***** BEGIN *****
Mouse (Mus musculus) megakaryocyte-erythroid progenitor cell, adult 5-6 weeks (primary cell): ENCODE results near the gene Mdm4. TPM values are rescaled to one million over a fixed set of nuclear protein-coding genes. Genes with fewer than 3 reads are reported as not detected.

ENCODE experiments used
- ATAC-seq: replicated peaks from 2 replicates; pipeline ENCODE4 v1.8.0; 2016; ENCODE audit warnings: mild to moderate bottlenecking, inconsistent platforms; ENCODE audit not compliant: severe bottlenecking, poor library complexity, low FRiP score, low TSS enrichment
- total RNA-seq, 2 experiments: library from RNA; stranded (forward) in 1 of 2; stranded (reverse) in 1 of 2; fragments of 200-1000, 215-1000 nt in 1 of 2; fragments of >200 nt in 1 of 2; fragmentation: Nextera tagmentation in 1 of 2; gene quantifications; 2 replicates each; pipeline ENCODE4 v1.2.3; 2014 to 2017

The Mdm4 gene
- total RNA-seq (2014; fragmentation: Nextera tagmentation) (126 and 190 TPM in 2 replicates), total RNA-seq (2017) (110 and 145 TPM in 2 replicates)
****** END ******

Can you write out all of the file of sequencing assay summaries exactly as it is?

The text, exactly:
Mouse (Mus musculus) megakaryocyte-erythroid progenitor cell, adult 5-6 weeks (primary cell): ENCODE results near the gene Mdm4. TPM values are rescaled to one million over a fixed set of nuclear protein-coding genes. Genes with fewer than 3 reads are reported as not detected.

ENCODE experiments used
- ATAC-seq: replicated peaks from 2 replicates; pipeline ENCODE4 v1.8.0; 2016; ENCODE audit warnings: mild to moderate bottlenecking, inconsistent platforms; ENCODE audit not compliant: severe bottlenecking, poor library complexity, low FRiP score, low TSS enrichment
- total RNA-seq, 2 experiments: library from RNA; stranded (forward) in 1 of 2; stranded (reverse) in 1 of 2; fragments of 200-1000, 215-1000 nt in 1 of 2; fragments of >200 nt in 1 of 2; fragmentation: Nextera tagmentation in 1 of 2; gene quantifications; 2 replicates each; pipeline ENCODE4 v1.2.3; 2014 to 2017

The Mdm4 gene
- total RNA-seq (2014; fragmentation: Nextera tagmentation) (126 and 190 TPM in 2 replicates), total RNA-seq (2017) (110 and 145 TPM in 2 replicates)